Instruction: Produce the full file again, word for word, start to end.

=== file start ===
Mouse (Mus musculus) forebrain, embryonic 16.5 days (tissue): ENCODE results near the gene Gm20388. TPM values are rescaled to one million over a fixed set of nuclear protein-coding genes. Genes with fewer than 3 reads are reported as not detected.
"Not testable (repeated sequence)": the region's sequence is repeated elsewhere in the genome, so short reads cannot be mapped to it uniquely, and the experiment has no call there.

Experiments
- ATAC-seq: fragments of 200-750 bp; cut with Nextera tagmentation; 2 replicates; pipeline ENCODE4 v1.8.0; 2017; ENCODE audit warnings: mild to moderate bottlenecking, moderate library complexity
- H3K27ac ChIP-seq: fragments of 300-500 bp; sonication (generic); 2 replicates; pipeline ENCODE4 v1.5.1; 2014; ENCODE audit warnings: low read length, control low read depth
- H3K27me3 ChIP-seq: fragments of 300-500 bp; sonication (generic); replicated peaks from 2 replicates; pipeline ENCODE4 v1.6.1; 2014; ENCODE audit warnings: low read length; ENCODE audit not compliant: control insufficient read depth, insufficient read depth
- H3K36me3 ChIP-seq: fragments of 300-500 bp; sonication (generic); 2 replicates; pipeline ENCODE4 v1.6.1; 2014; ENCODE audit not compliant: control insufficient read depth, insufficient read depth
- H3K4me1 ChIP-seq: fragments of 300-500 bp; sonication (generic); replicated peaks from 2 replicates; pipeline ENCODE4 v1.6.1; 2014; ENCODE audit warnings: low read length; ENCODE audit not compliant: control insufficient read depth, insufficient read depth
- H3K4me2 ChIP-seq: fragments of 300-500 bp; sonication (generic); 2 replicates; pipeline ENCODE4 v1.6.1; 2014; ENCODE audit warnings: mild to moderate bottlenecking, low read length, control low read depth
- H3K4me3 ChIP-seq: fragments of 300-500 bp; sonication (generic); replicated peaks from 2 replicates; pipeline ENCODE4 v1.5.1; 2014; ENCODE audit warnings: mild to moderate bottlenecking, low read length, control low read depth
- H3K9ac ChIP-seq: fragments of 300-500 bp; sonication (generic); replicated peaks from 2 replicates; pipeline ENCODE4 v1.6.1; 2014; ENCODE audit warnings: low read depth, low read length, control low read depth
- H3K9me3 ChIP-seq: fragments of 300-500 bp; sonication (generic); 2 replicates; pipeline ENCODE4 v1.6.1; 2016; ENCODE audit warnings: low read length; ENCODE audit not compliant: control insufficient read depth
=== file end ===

Mouse (Mus musculus) forebrain, embryonic 16.5 days (tissue): ENCODE results near the gene Gm20388. TPM values are rescaled to one million over a fixed set of nuclear protein-coding genes. Genes with fewer than 3 reads are reported as not detected.
"Not testable (repeated sequence)": the region's sequence is repeated elsewhere in the genome, so short reads cannot be mapped to it uniquely, and the experiment has no call there.

Experiments
- ATAC-seq: fragments of 200-750 bp; cut with Nextera tagmentation; 2 replicates; pipeline ENCODE4 v1.8.0; 2017; ENCODE audit warnings: mild to moderate bottlenecking, moderate library complexity
- H3K27ac ChIP-seq: fragments of 300-500 bp; sonication (generic); 2 replicates; pipeline ENCODE4 v1.5.1; 2014; ENCODE audit warnings: low read length, control low read depth
- H3K27me3 ChIP-seq: fragments of 300-500 bp; sonication (generic); replicated peaks from 2 replicates; pipeline ENCODE4 v1.6.1; 2014; ENCODE audit warnings: low read length; ENCODE audit not compliant: control insufficient read depth, insufficient read depth
- H3K36me3 ChIP-seq: fragments of 300-500 bp; sonication (generic); 2 replicates; pipeline ENCODE4 v1.6.1; 2014; ENCODE audit not compliant: control insufficient read depth, insufficient read depth
- H3K4me1 ChIP-seq: fragments of 300-500 bp; sonication (generic); replicated peaks from 2 replicates; pipeline ENCODE4 v1.6.1; 2014; ENCODE audit warnings: low read length; ENCODE audit not compliant: control insufficient read depth, insufficient read depth
- H3K4me2 ChIP-seq: fragments of 300-500 bp; sonication (generic); 2 replicates; pipeline ENCODE4 v1.6.1; 2014; ENCODE audit warnings: mild to moderate bottlenecking, low read length, control low read depth
- H3K4me3 ChIP-seq: fragments of 300-500 bp; sonication (generic); replicated peaks from 2 replicates; pipeline ENCODE4 v1.5.1; 2014; ENCODE audit warnings: mild to moderate bottlenecking, low read length, control low read depth
- H3K9ac ChIP-seq: fragments of 300-500 bp; sonication (generic); replicated peaks from 2 replicates; pipeline ENCODE4 v1.6.1; 2014; ENCODE audit warnings: low read depth, low read length, control low read depth
- H3K9me3 ChIP-seq: fragments of 300-500 bp; sonication (generic); 2 replicates; pipeline ENCODE4 v1.6.1; 2016; ENCODE audit warnings: low read length; ENCODE audit not compliant: control insufficient read depth